What sort of community have I got in Hong Kong? I could involve myself in Australia … I’ve given other readings … in Canada and England and people have responded because they know poetry … But an immediate context—I haven’t got one; I would like one. (H-05: 9) 

Interestingly, Ho also holds dear an abstract community consisting of the people she admires and reveres:

Some of them were in Hong Kong; some of them were in England. We didn’t see each other constantly … It’s a kind of abstract community. Yes, it’s always been that—a virtual community. (H-05: 12) 

Ho’s layered communities apparently reflect her layered identities.

Somewhat different from Ho, at least in terms of overt identification, Arthur Leung, maintains that he belongs to:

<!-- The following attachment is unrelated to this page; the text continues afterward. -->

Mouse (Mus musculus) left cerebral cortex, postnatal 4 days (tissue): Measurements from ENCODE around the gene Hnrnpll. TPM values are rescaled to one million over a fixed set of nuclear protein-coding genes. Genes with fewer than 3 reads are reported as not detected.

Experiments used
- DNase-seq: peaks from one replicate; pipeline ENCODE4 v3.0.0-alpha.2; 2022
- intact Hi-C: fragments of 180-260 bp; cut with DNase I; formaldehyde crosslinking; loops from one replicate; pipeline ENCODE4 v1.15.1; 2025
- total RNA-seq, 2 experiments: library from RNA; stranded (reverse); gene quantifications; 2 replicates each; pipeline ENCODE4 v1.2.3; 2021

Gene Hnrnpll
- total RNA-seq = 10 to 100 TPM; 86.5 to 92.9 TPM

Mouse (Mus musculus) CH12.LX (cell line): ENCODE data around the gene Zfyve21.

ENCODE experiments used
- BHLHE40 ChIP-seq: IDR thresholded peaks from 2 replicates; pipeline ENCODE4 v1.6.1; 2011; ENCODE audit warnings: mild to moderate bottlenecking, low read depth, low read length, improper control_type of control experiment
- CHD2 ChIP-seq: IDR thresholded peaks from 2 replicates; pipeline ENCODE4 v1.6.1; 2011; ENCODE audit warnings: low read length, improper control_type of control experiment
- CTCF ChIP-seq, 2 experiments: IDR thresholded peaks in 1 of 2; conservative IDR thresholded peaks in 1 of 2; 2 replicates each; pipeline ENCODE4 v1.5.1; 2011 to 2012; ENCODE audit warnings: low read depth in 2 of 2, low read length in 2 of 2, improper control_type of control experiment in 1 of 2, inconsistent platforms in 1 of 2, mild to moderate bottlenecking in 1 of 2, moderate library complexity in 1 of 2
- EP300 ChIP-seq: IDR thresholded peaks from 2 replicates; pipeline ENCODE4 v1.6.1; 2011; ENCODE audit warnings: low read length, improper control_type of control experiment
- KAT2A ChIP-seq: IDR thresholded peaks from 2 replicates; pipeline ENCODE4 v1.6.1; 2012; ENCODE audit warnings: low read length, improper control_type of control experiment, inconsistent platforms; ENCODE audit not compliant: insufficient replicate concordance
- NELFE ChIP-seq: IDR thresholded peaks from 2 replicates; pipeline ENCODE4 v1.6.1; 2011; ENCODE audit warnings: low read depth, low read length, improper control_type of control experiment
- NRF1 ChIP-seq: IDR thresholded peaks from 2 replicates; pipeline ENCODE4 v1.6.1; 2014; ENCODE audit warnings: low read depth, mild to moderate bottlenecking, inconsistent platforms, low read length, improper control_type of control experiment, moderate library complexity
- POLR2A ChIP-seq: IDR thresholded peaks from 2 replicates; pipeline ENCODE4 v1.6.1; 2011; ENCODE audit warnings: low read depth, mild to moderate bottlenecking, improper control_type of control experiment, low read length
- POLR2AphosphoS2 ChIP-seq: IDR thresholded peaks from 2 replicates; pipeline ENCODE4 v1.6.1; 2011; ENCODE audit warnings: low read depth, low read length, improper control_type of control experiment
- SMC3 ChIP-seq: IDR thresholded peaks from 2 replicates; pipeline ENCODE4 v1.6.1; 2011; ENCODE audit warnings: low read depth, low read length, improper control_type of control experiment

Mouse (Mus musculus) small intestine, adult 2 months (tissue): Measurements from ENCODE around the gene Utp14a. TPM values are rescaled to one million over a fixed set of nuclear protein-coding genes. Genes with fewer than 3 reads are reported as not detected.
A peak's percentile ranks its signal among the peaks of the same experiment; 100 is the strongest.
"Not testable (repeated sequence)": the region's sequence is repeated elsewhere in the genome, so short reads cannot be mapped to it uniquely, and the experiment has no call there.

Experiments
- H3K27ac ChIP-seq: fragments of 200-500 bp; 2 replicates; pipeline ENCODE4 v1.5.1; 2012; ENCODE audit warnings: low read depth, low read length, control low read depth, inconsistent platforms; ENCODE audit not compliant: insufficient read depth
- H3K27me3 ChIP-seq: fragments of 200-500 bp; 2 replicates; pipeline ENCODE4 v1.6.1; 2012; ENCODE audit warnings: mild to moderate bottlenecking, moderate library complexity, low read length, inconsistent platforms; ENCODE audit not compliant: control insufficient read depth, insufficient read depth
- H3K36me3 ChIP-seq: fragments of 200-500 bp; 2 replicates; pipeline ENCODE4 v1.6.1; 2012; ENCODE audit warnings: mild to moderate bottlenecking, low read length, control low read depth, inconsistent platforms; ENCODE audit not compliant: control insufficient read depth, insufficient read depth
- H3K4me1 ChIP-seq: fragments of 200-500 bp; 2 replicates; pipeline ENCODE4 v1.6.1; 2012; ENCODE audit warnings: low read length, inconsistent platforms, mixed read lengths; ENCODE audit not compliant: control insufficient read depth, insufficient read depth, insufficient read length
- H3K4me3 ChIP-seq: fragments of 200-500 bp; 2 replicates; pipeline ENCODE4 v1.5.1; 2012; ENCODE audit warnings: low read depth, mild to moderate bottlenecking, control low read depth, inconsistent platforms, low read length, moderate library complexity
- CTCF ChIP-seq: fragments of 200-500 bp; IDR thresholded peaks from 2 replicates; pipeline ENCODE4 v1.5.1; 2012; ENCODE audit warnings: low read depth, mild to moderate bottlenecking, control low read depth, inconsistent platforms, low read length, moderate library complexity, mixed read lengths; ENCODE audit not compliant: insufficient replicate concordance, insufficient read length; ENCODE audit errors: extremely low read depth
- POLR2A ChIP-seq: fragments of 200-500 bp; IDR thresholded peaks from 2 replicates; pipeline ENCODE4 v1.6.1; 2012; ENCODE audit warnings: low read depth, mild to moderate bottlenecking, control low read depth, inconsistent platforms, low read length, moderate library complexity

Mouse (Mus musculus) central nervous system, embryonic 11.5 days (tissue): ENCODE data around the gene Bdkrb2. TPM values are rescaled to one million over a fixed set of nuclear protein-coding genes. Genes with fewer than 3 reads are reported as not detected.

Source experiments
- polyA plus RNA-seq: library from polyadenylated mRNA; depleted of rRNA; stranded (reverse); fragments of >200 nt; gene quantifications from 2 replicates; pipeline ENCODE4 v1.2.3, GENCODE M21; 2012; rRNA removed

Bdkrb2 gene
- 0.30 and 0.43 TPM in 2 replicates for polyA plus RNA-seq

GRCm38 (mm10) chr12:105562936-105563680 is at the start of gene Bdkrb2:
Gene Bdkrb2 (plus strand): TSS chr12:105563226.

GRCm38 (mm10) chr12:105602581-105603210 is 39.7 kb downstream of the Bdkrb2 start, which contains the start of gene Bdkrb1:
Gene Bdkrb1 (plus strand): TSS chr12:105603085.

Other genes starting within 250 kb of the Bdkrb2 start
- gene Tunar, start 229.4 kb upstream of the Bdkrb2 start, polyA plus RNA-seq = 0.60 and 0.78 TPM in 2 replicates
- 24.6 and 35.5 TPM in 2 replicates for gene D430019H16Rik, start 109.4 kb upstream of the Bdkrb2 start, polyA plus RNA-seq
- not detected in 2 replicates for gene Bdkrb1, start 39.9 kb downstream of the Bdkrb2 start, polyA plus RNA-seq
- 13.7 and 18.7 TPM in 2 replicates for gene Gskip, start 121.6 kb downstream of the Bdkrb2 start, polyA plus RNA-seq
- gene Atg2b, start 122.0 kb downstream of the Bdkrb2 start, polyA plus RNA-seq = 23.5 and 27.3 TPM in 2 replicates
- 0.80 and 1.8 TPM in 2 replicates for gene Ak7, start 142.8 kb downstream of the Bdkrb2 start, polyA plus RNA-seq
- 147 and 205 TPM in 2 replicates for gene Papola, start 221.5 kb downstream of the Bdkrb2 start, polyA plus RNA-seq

the literary circle in my place of residence [Hong Kong]. Although I am also involved in a lot of international publications, I don’t view myself as much identified with them … The occasions are usually very transitional. Usually I just submit. I didn’t even see the publisher, and then I got published. … But in Hong Kong, I do readings in Outloud at the Fringe Club, I can see the faces of the audience ... We can discuss the poetry. … I really interact with the audience and identify with them. (H-03: 12-13)

Despite his insistence on his close ties with the local community, in terms of audience awareness, Leung probably reaches out to both

… the Hong Kong local Chinese audience and the international English community, depending on the subject matter and the occasion of writing; … when I write a poem on a Chinese theme, sometimes I would like to exoticize it … My intended audience would be the English international community. For some other poems, which may contain some specific social contexts of Hong Kong, my intended audience would be local Chinese, because they would have resonance with those poems. But … some other poems … address everybody. (H-03: 12)